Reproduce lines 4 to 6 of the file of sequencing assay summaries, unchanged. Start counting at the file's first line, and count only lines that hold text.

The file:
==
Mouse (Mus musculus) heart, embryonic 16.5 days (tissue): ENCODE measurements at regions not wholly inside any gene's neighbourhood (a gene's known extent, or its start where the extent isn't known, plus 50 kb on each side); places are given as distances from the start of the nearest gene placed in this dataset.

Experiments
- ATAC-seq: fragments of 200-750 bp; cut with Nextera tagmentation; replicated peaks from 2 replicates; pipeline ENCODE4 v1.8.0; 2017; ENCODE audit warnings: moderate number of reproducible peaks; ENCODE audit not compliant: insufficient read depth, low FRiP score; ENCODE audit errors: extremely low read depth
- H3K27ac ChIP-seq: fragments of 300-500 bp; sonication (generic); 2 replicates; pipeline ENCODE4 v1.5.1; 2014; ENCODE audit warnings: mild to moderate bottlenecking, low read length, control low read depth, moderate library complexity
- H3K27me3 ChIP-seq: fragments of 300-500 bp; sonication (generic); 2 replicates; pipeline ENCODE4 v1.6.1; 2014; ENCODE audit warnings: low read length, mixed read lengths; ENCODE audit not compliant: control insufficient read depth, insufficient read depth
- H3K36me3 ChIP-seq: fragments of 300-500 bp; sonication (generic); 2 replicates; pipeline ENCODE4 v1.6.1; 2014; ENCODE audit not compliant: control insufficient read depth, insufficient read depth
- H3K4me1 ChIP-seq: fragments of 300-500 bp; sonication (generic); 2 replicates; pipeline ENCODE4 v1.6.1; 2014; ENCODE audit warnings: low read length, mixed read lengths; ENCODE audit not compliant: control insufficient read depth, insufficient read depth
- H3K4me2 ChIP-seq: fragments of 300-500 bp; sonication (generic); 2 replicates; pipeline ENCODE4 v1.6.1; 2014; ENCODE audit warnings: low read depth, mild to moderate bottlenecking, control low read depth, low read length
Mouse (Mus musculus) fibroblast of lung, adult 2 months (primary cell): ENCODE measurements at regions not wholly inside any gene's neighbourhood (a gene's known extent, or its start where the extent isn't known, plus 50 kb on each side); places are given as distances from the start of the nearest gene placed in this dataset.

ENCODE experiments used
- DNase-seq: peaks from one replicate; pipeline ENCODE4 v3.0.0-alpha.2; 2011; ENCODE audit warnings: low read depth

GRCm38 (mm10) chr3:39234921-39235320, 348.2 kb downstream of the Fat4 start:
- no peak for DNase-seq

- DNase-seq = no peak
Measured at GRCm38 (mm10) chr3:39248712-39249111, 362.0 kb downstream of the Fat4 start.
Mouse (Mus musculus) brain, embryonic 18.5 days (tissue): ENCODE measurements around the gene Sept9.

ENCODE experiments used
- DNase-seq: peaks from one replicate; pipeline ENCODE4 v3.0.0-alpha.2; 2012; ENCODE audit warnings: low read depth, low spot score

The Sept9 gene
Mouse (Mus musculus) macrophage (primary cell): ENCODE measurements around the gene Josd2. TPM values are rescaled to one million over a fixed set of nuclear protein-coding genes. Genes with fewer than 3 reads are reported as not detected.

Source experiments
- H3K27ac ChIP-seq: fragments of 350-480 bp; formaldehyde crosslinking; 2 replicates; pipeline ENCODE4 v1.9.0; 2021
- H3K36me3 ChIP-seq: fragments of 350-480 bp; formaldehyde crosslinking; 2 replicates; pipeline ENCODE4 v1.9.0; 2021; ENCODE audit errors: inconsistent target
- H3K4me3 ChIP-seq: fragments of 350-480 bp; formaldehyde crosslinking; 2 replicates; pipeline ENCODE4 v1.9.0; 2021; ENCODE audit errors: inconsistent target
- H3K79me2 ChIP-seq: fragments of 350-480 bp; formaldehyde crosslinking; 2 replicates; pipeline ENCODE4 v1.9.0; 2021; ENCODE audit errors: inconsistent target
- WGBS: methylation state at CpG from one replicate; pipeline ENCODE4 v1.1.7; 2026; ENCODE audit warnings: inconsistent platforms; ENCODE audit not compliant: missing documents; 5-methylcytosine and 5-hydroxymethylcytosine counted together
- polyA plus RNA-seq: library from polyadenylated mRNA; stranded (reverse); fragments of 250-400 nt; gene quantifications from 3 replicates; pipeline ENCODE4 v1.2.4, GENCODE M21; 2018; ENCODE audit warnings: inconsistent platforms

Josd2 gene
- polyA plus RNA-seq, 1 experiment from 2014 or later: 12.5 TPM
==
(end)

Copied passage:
- H3K27ac ChIP-seq: fragments of 300-500 bp; sonication (generic); 2 replicates; pipeline ENCODE4 v1.5.1; 2014; ENCODE audit warnings: mild to moderate bottlenecking, low read length, control low read depth, moderate library complexity
- H3K27me3 ChIP-seq: fragments of 300-500 bp; sonication (generic); 2 replicates; pipeline ENCODE4 v1.6.1; 2014; ENCODE audit warnings: low read length, mixed read lengths; ENCODE audit not compliant: control insufficient read depth, insufficient read depth
- H3K36me3 ChIP-seq: fragments of 300-500 bp; sonication (generic); 2 replicates; pipeline ENCODE4 v1.6.1; 2014; ENCODE audit not compliant: control insufficient read depth, insufficient read depth